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Overview

"If you’re going through the process of buying a home, chances are there are questions you desperately need answers to -- right away! Luckily, The Home Buyer’s Question and Answer Book gives you all the crucial information you need, in an easy-to-flip-to format you can easily consult on the run.

Featuring more than 150 questions, as well as sample loan applications and other valuable resources, the book provides simple answers to fundamental (yet often daunting) questions such as:

• How do I start the homebuying process?

• What if I have blemishes on my credit report?

• What are the different types of real estate agents and how much do they charge?

• How can I ensure an accurate, productive home inspection?

• What can I do to ensure a smooth closing?

Taking you through the entire process, all the way from the decision to buy to post-sale responsibilities, The Home Buyer’s Question and Answer Book is an essential guidebook no first-time home buyer should be without."

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Editorial Reviews

From the Publisher

Black Men magazine: "Organized in an easy-to-flip format readers can easily consult on the run, the book tells home buyers all they need to know about most any question they might have about this crucial process."

"""Bridget McCrea's book is aptly named The Home Buyer’s Question and Answer Book, because it gives you the right questions to ask in order to find the home of your dreams."" -- Michael D. Lee, MBA, CRS, GRI, Real Estate Broker, author, Opening Doors: Selling to Multicultural Real Estate Customers

""A must-read for any person thinking about purchasing a home, selling a home, or entering the real estate business."" -- Jeff Beggins, Broker, Managing Partner, Century 21, Beggins Enterprises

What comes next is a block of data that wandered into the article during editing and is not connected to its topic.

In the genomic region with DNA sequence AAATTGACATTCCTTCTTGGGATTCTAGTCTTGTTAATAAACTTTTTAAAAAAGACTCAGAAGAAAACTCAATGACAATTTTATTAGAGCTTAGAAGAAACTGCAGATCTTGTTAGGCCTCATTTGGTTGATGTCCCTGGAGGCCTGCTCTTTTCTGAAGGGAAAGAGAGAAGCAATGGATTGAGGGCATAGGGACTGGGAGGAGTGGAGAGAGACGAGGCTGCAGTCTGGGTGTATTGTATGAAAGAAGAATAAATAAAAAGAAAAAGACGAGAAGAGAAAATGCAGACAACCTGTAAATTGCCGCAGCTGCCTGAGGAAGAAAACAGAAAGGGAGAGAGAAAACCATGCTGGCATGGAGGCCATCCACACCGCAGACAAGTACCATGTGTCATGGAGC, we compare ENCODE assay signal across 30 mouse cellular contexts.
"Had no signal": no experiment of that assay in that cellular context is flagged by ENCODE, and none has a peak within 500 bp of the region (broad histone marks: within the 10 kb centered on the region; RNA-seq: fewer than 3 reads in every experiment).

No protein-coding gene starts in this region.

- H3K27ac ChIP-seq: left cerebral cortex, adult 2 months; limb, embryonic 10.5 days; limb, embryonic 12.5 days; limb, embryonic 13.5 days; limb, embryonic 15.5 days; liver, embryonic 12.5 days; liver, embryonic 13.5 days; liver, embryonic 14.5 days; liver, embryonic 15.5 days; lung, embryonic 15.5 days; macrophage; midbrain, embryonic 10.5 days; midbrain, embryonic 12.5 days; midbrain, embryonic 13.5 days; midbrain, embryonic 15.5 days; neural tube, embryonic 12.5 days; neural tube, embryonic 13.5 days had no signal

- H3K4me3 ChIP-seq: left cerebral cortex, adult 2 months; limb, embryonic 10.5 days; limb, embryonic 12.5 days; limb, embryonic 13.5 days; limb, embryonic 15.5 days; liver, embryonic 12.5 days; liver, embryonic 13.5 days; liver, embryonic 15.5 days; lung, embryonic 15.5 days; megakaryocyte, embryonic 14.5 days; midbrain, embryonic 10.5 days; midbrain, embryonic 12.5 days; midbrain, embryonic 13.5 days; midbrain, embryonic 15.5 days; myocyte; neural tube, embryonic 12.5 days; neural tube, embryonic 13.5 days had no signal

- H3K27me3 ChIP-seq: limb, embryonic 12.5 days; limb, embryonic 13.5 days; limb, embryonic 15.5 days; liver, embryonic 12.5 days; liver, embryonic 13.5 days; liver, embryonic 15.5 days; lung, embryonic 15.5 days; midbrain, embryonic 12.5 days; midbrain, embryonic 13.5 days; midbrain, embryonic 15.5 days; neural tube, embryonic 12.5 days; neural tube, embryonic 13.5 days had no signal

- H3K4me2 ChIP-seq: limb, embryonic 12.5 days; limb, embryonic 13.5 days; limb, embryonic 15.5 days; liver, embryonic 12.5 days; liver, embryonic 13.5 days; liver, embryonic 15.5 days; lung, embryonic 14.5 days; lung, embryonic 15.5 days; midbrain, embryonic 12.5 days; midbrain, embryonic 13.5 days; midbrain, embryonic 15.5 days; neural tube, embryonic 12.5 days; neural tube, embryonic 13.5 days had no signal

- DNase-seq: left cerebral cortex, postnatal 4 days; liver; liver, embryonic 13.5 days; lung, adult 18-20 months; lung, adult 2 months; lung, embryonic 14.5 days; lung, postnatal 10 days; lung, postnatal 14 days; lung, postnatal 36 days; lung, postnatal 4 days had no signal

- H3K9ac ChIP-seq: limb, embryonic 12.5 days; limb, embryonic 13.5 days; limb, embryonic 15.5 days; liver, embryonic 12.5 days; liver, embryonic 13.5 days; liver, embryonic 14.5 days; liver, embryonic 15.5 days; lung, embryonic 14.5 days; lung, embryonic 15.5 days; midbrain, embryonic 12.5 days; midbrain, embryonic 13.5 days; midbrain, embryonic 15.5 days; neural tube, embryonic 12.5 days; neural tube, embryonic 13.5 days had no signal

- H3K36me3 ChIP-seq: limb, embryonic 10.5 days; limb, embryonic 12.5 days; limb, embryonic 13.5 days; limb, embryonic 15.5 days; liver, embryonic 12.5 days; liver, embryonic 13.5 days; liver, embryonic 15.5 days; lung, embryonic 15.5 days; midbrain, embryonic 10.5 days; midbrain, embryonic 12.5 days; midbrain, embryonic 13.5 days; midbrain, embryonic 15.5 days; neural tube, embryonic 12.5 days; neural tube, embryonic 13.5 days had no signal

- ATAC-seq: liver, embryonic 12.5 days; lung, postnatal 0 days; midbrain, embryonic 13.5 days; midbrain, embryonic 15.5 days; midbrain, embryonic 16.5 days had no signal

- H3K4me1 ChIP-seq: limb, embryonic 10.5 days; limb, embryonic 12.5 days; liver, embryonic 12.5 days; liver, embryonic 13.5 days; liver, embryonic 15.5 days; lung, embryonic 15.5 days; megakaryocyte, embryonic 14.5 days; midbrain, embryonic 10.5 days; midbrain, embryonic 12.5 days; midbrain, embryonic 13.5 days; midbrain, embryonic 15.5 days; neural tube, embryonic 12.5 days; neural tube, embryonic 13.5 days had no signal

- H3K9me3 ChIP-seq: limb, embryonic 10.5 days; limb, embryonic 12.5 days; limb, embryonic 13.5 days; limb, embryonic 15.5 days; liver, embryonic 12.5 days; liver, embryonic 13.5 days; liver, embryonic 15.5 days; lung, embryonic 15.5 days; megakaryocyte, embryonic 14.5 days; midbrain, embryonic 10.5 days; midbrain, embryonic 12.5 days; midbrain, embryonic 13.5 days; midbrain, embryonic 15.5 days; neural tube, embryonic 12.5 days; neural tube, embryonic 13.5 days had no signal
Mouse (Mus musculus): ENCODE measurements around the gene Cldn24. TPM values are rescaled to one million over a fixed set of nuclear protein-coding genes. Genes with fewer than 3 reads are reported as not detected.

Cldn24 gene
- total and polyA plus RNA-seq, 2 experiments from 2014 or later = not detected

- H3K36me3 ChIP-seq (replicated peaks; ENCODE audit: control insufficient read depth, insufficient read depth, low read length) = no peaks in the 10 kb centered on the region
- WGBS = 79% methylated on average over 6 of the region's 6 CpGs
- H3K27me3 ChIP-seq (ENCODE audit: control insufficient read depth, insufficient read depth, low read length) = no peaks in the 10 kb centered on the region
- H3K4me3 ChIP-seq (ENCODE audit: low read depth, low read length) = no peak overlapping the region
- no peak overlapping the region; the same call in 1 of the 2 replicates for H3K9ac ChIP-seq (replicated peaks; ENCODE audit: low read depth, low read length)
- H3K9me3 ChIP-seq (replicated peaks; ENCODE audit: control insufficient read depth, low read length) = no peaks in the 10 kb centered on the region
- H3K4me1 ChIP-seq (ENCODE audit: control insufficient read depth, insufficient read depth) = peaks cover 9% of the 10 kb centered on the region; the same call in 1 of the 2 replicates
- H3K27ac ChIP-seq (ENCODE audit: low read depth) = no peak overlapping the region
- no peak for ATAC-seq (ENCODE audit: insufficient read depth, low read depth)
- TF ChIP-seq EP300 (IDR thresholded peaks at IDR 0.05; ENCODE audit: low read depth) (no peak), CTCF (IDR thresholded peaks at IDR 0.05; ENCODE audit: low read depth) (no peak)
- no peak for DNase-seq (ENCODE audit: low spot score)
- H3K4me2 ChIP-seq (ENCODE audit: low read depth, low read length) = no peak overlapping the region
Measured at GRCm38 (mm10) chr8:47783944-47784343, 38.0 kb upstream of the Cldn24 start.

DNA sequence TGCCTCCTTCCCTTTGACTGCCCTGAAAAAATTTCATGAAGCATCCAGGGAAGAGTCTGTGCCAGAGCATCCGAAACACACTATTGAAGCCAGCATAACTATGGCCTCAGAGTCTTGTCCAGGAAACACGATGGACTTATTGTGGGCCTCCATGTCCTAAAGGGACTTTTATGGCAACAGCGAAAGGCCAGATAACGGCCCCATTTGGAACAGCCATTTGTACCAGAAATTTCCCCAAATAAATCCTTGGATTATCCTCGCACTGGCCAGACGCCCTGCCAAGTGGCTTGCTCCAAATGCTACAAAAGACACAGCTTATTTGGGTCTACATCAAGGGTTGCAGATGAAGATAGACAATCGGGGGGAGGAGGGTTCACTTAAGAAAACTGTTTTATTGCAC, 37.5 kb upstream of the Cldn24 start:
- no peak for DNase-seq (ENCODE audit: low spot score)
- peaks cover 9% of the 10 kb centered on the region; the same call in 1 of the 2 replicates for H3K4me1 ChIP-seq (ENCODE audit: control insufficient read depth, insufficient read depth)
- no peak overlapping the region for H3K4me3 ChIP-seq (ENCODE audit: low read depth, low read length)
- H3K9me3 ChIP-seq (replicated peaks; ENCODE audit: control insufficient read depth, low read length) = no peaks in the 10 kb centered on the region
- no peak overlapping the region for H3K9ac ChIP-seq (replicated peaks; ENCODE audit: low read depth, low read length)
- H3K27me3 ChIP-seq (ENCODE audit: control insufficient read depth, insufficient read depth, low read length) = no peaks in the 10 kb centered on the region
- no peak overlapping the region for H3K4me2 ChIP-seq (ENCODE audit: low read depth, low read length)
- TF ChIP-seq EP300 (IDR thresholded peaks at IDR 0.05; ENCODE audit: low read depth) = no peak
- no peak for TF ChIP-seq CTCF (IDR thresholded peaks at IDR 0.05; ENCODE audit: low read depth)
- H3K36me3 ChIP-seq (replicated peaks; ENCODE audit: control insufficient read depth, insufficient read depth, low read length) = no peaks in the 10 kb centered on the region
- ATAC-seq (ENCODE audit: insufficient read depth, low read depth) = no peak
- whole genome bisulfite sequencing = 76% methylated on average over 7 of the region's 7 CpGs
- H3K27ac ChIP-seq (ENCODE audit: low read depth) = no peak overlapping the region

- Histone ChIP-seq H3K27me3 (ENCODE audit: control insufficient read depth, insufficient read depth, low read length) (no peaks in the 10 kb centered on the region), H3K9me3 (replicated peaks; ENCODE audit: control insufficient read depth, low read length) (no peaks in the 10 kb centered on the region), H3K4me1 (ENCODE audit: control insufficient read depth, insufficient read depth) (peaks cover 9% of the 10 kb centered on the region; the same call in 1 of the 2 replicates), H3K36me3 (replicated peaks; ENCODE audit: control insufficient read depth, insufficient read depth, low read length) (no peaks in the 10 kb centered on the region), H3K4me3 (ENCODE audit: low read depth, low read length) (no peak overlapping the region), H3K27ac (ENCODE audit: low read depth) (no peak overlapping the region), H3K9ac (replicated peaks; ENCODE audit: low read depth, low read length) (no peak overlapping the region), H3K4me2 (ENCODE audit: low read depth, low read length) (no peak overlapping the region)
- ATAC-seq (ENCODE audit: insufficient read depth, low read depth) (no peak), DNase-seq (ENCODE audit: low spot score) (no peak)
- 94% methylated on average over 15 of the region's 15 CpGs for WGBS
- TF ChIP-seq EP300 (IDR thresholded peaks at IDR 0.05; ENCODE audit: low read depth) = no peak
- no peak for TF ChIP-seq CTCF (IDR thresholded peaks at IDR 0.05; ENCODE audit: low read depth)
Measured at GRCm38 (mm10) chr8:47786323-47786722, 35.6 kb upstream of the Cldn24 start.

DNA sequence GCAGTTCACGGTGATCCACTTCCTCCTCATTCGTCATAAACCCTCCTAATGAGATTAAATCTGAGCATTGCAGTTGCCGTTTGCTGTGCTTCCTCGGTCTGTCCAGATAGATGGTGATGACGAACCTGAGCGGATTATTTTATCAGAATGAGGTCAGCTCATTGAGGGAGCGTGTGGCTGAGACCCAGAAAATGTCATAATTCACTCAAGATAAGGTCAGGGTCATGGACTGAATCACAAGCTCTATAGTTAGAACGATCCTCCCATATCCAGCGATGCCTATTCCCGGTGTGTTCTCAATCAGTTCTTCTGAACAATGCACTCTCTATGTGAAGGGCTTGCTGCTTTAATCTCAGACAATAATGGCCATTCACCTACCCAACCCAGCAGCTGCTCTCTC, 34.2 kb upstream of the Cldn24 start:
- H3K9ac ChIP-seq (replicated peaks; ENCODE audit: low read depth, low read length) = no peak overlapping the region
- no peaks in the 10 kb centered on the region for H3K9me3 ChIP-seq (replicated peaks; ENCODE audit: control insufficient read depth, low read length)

""This book is laid out so nicely in a simple-to-follow format with great in-depth explanations in each section."" -- Kathy Paulsen, Service First Mortgage of Pinellas Inc."

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Product Details

  • ISBN-13: 9780814472361
  • Publisher: AMACOM
  • Publication date: 1/1/2005
  • Edition number: 1
  • Pages: 240
  • Product dimensions: 5.90 (w) x 9.02 (h) x 0.77 (d)

Meet the Author

Bridget McCrea is a former Century 21 real estate agent who now covers real estate as a journalist for a variety of publications, including Realtor Magazine, The Wall Street Journal’s RealEstateJournal.com, and Florida Realtor. A winner of the Florida Magazine Association’s 2002 Best Feature Award and a member of the American Society of Journalists and Authors, she is also the author of The Real Estate Agent’s Field Guide. She lives in Dunedin, Florida.

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Table of Contents

"Introduction

PART I: Home Buying 101

Chapter 1: Common Questions about the Homebuying Process

1. Why should I buy a home?

2. How difficult are the financial aspects of purchasing a home?

3. What's the process for buying a new home?

4. What's the market like for first-time home buyers?

5. How can I determine my local market conditions?

6. How do I determine my housing needs?

7. How can emotions affect the homebuying process?

8. What is a REALTOR®?

9. What is the difference between a buyer's agent and a seller's agent?

10. How are REALTORS paid?

11. How do I choose a buyer's agent?

12. Can I find my home on the Internet?

13. How do I start my Internet home search?

14. How long should I plan to live in my new home to make the investment worthwhile?

15. What is a starter home?

16. What should I consider when looking at starter homes?

17. How important is location in the homebuying process?

18. How do I determine whether a neighborhood is right for me?

19. How much home can I afford?

20. What if I can't find the home of my dreams?

Chapter 2: Nailing Down the Finances

21. How much do homes cost?

22. What is a mortgage?

23. How do I determine how long the term of my mortgage should be?

24. Should I get a fixed-rate or adjustable-rate mortgage?

25. What is a prequalification letter?

26. What is a preapproval?

27. What is a loan application?

28. What are lenders looking for?

29. What should I ask my mortgage lender?